Adenovirus targeted as cause of 2007 HIV vaccine failure
Researchers from the Imperial College of London release findings that adenovirus, the same virus that causes the common cold, used to make HIV vaccine in the 2007 STEP trial, was the likely cause of increase in HIV infections associated with administration of the vaccine. The findings serve as a warning to scientists about the use of adenovirus for malaria and tuberculosis vaccines that is now targeted for failure of the HIV vaccine.
The STEP trial began in late 2004 and included 3,000 uninfected people in North and South America and Australia. Researchers hoped they could prevent replication of HIV, preventing its development into full blown AIDS.
The HIV vaccine used during the STEP trial relied on the adenovirus that causes the common cold to deliver the vaccine throughout the body. Scientists halted the study after discovering that individuals given vaccine had a higher chance of becoming infected with HIV, compared to placebo. Scientists injected HIV genes into the adenovirus shell used in the vaccine trial.
The findings, published today in the Proceedings of the National Academy of Sciences, cite the “shell” of the adenovirus as responsible for failure of the HIV vaccine. That means researchers need to use other methods for developing vaccines for malaria and tuberculosis which also rely on the adenovirus to distribute vaccines throughout the body. It also means that using all subtypes of adenovirus for developing a vaccine for HIV could pose dangers.
According to Dr Steven Patterson, corresponding author of the study from the Division of Investigative Science at Imperial College London, "HIV is a huge threat to global health, with 2.7 million people becoming infected every year. We were all hopeful that the STEP trial would be a success, so when the researchers published their results and the trial was halted, we were all very surprised and disappointed. Scientists use adenoviruses in all sorts of vaccines and we did not expect this result. It was vital to discover what caused this increase in HIV infection risk so we could avoid the same problem in future trials."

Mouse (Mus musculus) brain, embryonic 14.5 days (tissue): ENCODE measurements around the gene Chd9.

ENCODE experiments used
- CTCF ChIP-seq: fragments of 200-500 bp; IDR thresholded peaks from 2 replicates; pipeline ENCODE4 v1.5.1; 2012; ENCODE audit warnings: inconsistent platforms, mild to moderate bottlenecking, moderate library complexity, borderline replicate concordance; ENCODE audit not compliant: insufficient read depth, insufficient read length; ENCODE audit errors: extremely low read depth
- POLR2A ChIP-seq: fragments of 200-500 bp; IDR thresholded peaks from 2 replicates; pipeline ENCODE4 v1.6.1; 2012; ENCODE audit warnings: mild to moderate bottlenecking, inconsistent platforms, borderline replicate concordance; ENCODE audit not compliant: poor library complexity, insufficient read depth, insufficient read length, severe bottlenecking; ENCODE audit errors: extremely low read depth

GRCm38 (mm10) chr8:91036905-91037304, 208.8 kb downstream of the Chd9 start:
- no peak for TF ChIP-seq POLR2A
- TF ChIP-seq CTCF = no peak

For the STEP trial, researchers measured immunity against adenovirus type 5 (Ad-5) and adenovirus type 11 (Ad-11) in twenty volunteers. The scientists used immune cells from the volunteers, growing them in the lab to see if immune cells, called CD4 cells recognized Ad-5 and Ad-11. The addition of adenovirus to the tissue cultures caused CD4 cells to replicate and migrate to mucosal membranes – the exact places HIV would be introduced.
Dr. Patterson explains, "Our research suggests that the adenovirus-based HIV vaccine effectively instructs the cells that HIV infects to gather round exactly where HIV is likely to be introduced. This is clearly worrying for this kind of vaccine." The STEP trial for HIV vaccine failed because CD4 cells recognized and reacted to adenovirus used in the vaccine. Mucous membranes in the nose, mouth, vagina and gut infected the CD4 cells that were activated from the introduction of the adenovirus in the HIV vaccine. The scientists warn against the use of adenovirus for the development of other vaccines that could result in increased risk of infection from using the "shell" of adenovirus that activated CD4 cells during the STEP HIV vaccine trials.